In late afternoon we got back in the Land Rovers and headed out the gates of the camp to an inn about a mile down the road. After checking in and showering off the sand and grime, we gathered on the broad porch of the inn for dinner and drinks at sunset. The entrée: large bowls of spaghetti and meatballs. My appetite was suddenly replaced by a knot in my stomach. After a day spent surrounded by underfed children and desperate mothers something seemed terribly wrong about spaghetti and meatballs. But what to do? Turning it down would accomplish nothing. Walking down the road to the edge of the camp, visible from the porch, and passing the bowl through the wire fence might help a few people for one night but seemed like a hollow gesture. Unable to resolve the moral questions this dish of pasta posed, I wound up eating it but not really enjoying it very much at all.
After about a week of travel around Ethiopia, the USA for Africa contingent and the small group of journalists following them was set to fly next to Khartoum, Sudan.
But then a TWA jetliner was hijacked at Athens’ airport. For three days the hijackers forced the pilots to fly to Beirut, to Algeria, back to Beirut, to Algeria again and back to Beirut. ABC in New York told all its corespondents on the continent to stay put where they were, until a final disposition or destination was reached.
During that time, we swam, played table tennis and visited a discotheque in a converted railroad station downtown. A TV correspondent from another network and I invited some folks to our suite for a party the next night, blithely overlooking a hotel prohibition against any local Ethiopians visiting.
When the hijacking was resolved, we were free to move on to Sudan. However, I was buttonholed the day before by Rich O’Regan, the producer with the ABC News television crew, and told it was my turn that night to have a different kind of authentic Ethiopian dining experience.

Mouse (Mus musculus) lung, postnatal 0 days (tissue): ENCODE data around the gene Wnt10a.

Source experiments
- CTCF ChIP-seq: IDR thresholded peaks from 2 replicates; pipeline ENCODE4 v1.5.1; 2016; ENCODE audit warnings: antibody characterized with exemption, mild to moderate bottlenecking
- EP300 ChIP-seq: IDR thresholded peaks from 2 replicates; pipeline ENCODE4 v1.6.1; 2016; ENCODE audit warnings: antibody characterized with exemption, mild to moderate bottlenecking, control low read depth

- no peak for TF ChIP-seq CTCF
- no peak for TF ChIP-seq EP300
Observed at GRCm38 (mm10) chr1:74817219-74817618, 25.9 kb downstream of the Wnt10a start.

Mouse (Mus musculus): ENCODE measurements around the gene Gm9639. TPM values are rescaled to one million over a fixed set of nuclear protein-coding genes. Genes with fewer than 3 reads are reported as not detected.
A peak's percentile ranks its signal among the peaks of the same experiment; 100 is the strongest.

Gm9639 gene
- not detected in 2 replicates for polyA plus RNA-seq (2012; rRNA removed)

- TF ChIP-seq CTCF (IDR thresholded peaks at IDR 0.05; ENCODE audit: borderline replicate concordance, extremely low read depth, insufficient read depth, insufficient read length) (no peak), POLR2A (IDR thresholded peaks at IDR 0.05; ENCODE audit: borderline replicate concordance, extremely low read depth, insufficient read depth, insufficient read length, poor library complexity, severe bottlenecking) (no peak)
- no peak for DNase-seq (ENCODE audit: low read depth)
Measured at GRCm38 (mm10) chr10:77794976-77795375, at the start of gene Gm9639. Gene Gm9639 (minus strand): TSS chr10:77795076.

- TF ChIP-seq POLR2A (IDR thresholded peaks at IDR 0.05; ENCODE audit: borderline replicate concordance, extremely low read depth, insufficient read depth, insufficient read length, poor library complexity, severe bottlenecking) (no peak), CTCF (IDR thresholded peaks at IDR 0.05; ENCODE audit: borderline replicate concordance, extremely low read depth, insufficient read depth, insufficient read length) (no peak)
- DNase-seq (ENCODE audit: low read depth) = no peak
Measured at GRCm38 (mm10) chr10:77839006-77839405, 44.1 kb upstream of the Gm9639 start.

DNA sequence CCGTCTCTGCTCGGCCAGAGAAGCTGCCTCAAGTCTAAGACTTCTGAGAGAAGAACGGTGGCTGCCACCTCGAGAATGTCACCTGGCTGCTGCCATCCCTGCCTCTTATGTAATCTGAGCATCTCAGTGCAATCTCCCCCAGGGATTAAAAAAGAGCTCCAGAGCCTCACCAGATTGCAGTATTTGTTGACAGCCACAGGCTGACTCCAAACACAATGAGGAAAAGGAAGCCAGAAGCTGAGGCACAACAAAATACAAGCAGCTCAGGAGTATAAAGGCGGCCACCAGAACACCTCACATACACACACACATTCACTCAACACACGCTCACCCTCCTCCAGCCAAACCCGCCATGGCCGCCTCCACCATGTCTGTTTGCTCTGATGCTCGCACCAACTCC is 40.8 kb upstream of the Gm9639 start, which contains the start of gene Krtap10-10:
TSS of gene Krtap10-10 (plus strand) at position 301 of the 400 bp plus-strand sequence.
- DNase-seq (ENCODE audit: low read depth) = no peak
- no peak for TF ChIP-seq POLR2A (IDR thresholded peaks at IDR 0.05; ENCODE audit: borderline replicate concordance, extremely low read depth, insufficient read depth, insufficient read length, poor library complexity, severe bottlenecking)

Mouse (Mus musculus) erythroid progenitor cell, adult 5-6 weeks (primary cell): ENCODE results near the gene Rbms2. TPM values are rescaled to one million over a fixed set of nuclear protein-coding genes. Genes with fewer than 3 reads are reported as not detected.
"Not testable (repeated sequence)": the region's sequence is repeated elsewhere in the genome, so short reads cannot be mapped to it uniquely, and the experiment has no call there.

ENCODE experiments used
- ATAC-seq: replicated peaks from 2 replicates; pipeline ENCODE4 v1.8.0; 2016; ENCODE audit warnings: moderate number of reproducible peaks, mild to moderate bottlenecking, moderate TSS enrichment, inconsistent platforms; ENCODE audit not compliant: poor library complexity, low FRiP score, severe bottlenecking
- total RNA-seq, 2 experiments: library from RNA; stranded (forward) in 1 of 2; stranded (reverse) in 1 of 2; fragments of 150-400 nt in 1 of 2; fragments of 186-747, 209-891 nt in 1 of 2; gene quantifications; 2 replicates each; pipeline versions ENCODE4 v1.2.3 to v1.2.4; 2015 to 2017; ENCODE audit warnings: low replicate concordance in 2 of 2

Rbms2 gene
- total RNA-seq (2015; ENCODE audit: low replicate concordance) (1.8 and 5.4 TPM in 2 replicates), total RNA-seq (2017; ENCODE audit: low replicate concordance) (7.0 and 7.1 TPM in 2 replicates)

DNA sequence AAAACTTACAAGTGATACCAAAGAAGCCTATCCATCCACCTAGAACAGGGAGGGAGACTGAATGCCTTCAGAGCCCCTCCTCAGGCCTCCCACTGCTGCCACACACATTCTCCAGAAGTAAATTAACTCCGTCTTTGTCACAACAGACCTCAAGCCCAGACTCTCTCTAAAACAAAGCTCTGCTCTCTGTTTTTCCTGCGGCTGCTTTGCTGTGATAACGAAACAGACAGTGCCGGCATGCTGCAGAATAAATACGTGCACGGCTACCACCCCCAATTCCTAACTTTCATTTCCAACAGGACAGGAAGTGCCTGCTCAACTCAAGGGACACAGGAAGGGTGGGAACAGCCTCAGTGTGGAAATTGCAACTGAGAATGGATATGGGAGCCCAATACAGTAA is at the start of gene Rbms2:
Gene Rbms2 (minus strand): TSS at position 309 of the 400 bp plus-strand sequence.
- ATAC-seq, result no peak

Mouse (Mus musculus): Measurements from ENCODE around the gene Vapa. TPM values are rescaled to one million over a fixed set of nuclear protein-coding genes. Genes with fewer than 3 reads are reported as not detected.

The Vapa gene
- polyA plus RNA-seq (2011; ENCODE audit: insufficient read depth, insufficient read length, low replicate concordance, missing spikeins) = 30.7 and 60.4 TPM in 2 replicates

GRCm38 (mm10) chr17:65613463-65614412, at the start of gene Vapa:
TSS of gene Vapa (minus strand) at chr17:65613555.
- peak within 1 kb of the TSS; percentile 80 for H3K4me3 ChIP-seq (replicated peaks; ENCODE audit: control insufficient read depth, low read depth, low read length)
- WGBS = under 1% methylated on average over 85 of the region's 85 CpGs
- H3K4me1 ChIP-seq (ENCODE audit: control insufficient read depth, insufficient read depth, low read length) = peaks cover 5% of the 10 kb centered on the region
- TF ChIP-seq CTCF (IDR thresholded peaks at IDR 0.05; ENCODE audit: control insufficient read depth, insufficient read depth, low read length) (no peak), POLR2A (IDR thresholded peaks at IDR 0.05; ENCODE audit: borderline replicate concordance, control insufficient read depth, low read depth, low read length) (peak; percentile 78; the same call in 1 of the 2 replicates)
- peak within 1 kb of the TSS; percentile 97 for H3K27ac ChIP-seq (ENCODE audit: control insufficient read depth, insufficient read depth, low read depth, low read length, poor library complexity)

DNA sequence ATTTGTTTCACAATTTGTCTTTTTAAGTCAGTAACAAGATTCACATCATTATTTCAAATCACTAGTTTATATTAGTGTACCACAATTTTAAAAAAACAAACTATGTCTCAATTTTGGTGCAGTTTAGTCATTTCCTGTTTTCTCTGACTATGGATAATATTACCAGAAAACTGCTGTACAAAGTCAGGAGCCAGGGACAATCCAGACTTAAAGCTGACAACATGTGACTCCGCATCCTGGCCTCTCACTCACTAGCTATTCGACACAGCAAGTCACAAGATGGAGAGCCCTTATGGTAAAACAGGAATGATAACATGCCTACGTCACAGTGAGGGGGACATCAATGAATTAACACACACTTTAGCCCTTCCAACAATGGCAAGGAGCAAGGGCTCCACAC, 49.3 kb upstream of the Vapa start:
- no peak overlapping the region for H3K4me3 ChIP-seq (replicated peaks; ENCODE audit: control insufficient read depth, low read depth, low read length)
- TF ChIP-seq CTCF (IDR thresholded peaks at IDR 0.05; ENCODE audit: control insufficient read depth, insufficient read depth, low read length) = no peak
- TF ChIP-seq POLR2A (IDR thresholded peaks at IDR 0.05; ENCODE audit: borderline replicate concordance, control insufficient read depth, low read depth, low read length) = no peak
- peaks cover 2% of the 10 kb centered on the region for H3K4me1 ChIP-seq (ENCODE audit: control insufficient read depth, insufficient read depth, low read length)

Our minder from the Ministry of Information, a friendly government functionary assigned to keep an eye on foreign journos, had been inviting everyone to his home for elaborate dinners. Everyone in the ABC unit had already gone at least once; I was the only one who hadn’t, and Rich impressed upon me that to turn down the invitation would be rude. Likewise, turning down serving after serving of exotic dishes of spicy meats – injera – on flatbread – wat – and who knows what else, was not an option. The minder’s family was warm, the food was hot, and the way we ate in Ethiopia’s capital was worlds away from the situation in other, famine-ravaged parts of the country.
I spent much of the next morning’s flight from Addis Ababa to Khartoum shuttling between my seat and the restroom. Consider this a cautionary tale about the dangers of overeating while reporting on famine. (I’d like to blame the disappearance of my Sony Walkman on my extended stays in the restroom during that flight, but my inexplicable decision to leave the shiny new device in my checked, unlocked luggage is to blame. Some Ethiopian Airlines baggage handler was the big winner that week.)